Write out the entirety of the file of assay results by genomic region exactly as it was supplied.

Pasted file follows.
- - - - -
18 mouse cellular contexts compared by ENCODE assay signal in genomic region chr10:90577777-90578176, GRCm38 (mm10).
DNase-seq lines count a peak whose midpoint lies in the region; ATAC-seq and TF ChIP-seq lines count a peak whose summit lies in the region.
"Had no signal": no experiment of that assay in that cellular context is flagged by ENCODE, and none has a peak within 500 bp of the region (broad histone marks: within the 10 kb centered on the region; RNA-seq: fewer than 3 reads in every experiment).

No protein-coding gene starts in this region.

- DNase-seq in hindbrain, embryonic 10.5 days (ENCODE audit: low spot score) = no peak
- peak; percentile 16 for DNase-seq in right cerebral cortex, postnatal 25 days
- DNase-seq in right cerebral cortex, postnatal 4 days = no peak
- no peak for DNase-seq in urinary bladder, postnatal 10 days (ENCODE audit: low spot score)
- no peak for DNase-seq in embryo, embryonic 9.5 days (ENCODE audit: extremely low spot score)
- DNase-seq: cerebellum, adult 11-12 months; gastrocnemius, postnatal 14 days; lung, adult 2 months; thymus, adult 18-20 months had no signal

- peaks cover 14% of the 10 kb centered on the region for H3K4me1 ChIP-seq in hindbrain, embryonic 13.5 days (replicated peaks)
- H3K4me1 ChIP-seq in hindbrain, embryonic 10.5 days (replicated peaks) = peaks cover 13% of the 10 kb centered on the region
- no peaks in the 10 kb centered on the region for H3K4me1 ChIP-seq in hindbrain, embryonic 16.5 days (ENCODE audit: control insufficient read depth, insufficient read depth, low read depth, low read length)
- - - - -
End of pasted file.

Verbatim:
18 mouse cellular contexts compared by ENCODE assay signal in genomic region chr10:90577777-90578176, GRCm38 (mm10).
DNase-seq lines count a peak whose midpoint lies in the region; ATAC-seq and TF ChIP-seq lines count a peak whose summit lies in the region.
"Had no signal": no experiment of that assay in that cellular context is flagged by ENCODE, and none has a peak within 500 bp of the region (broad histone marks: within the 10 kb centered on the region; RNA-seq: fewer than 3 reads in every experiment).

No protein-coding gene starts in this region.

- DNase-seq in hindbrain, embryonic 10.5 days (ENCODE audit: low spot score) = no peak
- peak; percentile 16 for DNase-seq in right cerebral cortex, postnatal 25 days
- DNase-seq in right cerebral cortex, postnatal 4 days = no peak
- no peak for DNase-seq in urinary bladder, postnatal 10 days (ENCODE audit: low spot score)
- no peak for DNase-seq in embryo, embryonic 9.5 days (ENCODE audit: extremely low spot score)
- DNase-seq: cerebellum, adult 11-12 months; gastrocnemius, postnatal 14 days; lung, adult 2 months; thymus, adult 18-20 months had no signal

- peaks cover 14% of the 10 kb centered on the region for H3K4me1 ChIP-seq in hindbrain, embryonic 13.5 days (replicated peaks)
- H3K4me1 ChIP-seq in hindbrain, embryonic 10.5 days (replicated peaks) = peaks cover 13% of the 10 kb centered on the region
- no peaks in the 10 kb centered on the region for H3K4me1 ChIP-seq in hindbrain, embryonic 16.5 days (ENCODE audit: control insufficient read depth, insufficient read depth, low read depth, low read length)